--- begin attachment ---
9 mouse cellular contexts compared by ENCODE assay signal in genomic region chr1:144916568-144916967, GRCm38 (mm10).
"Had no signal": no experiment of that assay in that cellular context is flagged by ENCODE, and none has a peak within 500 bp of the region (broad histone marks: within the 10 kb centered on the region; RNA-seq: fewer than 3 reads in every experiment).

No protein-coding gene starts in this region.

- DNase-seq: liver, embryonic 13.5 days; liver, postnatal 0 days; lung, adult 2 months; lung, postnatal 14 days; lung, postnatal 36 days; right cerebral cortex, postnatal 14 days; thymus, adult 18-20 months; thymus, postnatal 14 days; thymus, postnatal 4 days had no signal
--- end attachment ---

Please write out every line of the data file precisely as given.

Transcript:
9 mouse cellular contexts compared by ENCODE assay signal in genomic region chr1:144916568-144916967, GRCm38 (mm10).
"Had no signal": no experiment of that assay in that cellular context is flagged by ENCODE, and none has a peak within 500 bp of the region (broad histone marks: within the 10 kb centered on the region; RNA-seq: fewer than 3 reads in every experiment).

No protein-coding gene starts in this region.

- DNase-seq: liver, embryonic 13.5 days; liver, postnatal 0 days; lung, adult 2 months; lung, postnatal 14 days; lung, postnatal 36 days; right cerebral cortex, postnatal 14 days; thymus, adult 18-20 months; thymus, postnatal 14 days; thymus, postnatal 4 days had no signal